One was cheered to find so large an assembly of spectators, the contingent from the North being much in evidence, and Lord Burnham, splendid sportsman that he is, expressed to me his delight at being able to do something for the sport and at the pleasure which was being manifested in the affair. 'The National Union asked me to let them have the use of this place.' he remarked, 'and I was delighted to so, for I am out always to help clean and healthy sport.'
Lord Desborough who no doubt would recall the successful National race at Taplow in 1911, was an interested spectator, and so was Earl Cadogan, while there were several other notabilities present, whose patronage national cross-country enthusiasts were delighted to enjoy.
Of the thirty clubs entered only two - Salford and Sparkhill - failed to field teams, and the individual or non-club entrants also materialised well. The Frenchman, J. Schnellman (third last, year), made the trip over to England on Friday, but a compatriot told he was not feeling well.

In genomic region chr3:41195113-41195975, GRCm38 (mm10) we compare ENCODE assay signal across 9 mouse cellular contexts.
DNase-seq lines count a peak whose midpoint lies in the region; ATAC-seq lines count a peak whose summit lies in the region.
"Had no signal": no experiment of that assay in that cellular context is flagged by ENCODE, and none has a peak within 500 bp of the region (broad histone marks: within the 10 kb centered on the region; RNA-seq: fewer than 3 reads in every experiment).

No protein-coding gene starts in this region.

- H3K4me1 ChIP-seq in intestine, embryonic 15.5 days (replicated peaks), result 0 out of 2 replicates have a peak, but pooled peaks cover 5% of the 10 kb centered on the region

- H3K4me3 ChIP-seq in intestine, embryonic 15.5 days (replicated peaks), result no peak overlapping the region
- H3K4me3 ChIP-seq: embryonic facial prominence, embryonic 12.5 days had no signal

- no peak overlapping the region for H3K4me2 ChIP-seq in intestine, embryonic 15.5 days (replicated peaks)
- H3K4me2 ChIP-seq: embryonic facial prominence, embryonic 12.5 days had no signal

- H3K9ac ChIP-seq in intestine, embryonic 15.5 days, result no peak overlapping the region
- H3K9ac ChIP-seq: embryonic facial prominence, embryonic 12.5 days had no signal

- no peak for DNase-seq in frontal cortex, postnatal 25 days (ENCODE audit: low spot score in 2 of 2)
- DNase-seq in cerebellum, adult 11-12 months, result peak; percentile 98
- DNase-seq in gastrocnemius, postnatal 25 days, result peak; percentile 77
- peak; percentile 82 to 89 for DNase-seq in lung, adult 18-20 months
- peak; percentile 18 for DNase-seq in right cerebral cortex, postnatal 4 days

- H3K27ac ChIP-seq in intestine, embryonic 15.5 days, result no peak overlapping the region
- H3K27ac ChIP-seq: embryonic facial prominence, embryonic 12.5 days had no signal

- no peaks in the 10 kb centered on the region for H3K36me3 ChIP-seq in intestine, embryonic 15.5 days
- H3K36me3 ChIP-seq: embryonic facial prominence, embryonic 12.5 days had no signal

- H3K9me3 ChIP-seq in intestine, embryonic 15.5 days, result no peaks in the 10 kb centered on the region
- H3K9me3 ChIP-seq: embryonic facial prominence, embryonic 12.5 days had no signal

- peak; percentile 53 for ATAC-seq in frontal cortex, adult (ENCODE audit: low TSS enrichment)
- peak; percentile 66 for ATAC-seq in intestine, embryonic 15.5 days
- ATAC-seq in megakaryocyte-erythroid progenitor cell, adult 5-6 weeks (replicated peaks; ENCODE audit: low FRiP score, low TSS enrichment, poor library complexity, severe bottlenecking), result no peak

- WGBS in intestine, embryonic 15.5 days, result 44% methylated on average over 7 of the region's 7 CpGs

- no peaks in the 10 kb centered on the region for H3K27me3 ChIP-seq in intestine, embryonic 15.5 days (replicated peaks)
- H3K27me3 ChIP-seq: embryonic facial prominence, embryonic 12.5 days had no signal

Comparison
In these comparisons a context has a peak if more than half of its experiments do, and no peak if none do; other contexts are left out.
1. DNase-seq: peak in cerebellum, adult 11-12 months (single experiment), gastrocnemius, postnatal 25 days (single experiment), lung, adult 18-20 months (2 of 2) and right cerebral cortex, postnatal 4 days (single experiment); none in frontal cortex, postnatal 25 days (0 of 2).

The runners were well bunched for half a mile, with Cottrell, Freeman, Ruffell, J. E. Webster (Birchfield). A. T. Wigton (Woodford Green), and H. S. Price (South London) in the van, and only some sixty yards separating the leaders from the last man, J. A. Heath (Belgrave).
After negotiating one lap of the fast park land, Birchfield were seen to have very decided ambitions for team and individual honours. In a bunch of ten that passed to enter upon the first of the big laps were five of their number, Blewitt (destined to achieve so thrilling a victory), Freeman, Beman, Wal Monk, and A. H. Rodway (the latter to provide one of the surprises of the race).